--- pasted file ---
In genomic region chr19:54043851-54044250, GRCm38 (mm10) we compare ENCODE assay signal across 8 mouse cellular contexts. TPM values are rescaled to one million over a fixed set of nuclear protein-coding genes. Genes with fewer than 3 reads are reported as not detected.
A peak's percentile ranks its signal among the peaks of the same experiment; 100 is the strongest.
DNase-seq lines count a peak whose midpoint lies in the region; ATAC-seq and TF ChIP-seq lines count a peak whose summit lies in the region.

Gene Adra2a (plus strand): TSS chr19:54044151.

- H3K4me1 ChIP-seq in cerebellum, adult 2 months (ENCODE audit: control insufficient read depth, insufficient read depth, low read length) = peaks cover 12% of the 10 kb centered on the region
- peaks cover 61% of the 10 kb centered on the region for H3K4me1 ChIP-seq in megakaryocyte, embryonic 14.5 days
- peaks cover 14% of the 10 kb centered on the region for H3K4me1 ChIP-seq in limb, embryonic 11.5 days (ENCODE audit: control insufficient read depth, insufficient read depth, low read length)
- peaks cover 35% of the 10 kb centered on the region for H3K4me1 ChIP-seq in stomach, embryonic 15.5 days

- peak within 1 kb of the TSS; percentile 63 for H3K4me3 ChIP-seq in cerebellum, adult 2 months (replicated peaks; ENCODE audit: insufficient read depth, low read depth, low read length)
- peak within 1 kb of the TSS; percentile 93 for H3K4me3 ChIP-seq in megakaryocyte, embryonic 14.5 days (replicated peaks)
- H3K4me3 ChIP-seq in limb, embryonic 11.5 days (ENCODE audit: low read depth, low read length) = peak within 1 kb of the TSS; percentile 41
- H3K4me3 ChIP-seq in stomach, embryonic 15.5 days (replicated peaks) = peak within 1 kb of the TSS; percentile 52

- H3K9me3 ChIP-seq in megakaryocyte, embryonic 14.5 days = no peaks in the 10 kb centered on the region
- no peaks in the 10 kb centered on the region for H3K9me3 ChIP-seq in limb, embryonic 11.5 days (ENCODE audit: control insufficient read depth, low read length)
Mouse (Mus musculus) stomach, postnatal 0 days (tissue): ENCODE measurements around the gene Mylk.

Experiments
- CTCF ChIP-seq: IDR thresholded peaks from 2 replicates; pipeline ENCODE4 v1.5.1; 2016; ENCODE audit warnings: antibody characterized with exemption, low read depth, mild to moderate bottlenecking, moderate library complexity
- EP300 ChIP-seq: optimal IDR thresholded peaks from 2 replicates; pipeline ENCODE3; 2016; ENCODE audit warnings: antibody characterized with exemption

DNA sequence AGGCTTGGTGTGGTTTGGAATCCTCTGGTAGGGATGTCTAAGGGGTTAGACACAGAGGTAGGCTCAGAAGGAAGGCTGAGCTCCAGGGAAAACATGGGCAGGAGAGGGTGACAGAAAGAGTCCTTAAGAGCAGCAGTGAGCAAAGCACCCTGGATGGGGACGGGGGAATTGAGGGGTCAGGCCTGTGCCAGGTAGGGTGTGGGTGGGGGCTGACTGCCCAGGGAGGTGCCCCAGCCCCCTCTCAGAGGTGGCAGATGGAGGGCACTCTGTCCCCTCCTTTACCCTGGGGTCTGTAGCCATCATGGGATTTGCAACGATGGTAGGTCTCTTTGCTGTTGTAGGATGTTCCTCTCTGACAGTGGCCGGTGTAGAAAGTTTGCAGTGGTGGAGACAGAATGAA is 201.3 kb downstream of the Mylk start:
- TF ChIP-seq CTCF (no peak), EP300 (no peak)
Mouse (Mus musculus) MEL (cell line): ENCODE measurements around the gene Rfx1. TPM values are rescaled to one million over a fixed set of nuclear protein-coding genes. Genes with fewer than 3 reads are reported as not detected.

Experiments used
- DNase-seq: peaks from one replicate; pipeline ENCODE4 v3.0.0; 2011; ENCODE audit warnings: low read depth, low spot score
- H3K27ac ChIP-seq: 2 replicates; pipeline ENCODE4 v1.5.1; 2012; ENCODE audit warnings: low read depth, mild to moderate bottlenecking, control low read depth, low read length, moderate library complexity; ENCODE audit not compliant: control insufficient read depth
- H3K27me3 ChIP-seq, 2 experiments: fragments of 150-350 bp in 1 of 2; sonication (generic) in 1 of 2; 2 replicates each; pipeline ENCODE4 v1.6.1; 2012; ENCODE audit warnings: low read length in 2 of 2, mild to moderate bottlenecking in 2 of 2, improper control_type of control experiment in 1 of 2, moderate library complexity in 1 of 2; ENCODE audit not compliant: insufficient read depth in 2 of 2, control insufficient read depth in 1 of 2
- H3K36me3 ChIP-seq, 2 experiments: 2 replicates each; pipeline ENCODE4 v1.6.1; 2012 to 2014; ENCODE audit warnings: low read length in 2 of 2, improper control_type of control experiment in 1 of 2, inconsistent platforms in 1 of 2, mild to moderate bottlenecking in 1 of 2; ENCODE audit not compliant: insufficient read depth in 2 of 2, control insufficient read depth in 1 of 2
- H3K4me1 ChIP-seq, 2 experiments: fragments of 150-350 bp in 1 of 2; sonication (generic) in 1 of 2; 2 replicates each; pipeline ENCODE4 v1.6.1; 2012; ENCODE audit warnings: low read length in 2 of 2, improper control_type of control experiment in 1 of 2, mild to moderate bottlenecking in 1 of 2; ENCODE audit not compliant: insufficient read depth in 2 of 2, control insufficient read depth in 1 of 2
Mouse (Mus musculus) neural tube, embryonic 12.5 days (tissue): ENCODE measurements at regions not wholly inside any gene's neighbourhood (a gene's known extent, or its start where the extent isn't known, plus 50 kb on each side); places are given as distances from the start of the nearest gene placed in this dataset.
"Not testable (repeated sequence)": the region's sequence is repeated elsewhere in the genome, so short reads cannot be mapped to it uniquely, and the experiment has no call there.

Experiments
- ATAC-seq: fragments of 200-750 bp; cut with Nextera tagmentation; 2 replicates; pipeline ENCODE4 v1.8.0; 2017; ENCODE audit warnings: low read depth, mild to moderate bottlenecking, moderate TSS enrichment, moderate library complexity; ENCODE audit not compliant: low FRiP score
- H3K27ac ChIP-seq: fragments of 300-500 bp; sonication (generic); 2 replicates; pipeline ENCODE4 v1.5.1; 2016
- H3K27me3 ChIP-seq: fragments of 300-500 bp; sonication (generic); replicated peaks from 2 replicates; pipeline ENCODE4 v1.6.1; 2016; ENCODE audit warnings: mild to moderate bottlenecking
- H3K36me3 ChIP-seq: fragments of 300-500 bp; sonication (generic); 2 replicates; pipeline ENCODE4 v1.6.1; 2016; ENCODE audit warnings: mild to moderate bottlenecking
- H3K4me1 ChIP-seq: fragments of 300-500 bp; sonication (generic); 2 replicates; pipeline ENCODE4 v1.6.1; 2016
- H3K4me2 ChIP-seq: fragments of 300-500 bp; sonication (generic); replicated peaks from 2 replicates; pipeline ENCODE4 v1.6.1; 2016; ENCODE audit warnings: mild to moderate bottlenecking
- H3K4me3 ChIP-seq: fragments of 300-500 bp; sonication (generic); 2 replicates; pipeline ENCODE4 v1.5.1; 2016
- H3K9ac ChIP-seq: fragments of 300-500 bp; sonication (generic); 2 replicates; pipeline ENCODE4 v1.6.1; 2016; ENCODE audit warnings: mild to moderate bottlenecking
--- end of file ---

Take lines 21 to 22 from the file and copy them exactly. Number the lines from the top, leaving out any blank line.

Mouse (Mus musculus) MEL (cell line): ENCODE measurements around the gene Rfx1. TPM values are rescaled to one million over a fixed set of nuclear protein-coding genes. Genes with fewer than 3 reads are reported as not detected.

Experiments used